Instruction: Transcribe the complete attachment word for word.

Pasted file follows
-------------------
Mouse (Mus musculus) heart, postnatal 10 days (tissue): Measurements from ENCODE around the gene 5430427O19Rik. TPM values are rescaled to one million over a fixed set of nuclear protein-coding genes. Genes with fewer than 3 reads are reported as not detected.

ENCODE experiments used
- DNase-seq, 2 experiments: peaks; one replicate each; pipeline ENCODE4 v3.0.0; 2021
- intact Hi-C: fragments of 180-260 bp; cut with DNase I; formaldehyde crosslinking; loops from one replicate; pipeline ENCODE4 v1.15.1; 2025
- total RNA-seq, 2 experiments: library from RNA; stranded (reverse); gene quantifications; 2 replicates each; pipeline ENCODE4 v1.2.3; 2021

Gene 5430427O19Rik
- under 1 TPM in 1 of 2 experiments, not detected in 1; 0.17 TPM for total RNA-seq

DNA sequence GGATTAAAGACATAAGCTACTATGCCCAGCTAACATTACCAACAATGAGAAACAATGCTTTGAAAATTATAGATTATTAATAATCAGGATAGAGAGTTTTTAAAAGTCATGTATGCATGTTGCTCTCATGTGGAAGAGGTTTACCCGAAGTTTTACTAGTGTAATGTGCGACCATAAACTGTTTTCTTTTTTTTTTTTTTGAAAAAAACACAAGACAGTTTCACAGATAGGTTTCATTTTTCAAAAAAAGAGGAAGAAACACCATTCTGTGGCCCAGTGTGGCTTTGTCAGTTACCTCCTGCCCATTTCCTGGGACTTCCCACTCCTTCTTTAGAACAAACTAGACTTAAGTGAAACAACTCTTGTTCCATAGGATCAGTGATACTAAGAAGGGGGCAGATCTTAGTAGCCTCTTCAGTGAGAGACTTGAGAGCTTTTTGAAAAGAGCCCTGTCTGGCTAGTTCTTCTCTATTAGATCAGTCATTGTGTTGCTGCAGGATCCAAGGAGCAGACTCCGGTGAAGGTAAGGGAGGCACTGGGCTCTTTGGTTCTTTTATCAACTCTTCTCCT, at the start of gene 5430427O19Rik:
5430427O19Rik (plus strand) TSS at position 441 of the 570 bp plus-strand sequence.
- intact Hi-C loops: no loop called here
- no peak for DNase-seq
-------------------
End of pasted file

Mouse (Mus musculus) heart, postnatal 10 days (tissue): Measurements from ENCODE around the gene 5430427O19Rik. TPM values are rescaled to one million over a fixed set of nuclear protein-coding genes. Genes with fewer than 3 reads are reported as not detected.

ENCODE experiments used
- DNase-seq, 2 experiments: peaks; one replicate each; pipeline ENCODE4 v3.0.0; 2021
- intact Hi-C: fragments of 180-260 bp; cut with DNase I; formaldehyde crosslinking; loops from one replicate; pipeline ENCODE4 v1.15.1; 2025
- total RNA-seq, 2 experiments: library from RNA; stranded (reverse); gene quantifications; 2 replicates each; pipeline ENCODE4 v1.2.3; 2021

Gene 5430427O19Rik
- under 1 TPM in 1 of 2 experiments, not detected in 1; 0.17 TPM for total RNA-seq

DNA sequence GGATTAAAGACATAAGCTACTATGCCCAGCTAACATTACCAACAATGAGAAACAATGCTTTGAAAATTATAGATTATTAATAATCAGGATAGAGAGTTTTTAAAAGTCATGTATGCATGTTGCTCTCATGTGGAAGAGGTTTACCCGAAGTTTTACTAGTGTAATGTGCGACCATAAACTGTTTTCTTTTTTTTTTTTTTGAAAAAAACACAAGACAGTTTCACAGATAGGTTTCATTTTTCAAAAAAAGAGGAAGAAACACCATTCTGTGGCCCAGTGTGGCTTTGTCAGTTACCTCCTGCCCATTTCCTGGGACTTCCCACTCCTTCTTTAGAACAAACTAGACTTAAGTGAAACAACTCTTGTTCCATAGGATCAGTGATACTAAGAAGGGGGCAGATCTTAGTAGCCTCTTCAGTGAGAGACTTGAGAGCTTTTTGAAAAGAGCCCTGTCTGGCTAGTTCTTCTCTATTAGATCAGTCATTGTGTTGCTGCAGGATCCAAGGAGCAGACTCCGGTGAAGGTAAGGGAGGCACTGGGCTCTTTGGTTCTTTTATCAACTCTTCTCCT, at the start of gene 5430427O19Rik:
5430427O19Rik (plus strand) TSS at position 441 of the 570 bp plus-strand sequence.
- intact Hi-C loops: no loop called here
- no peak for DNase-seq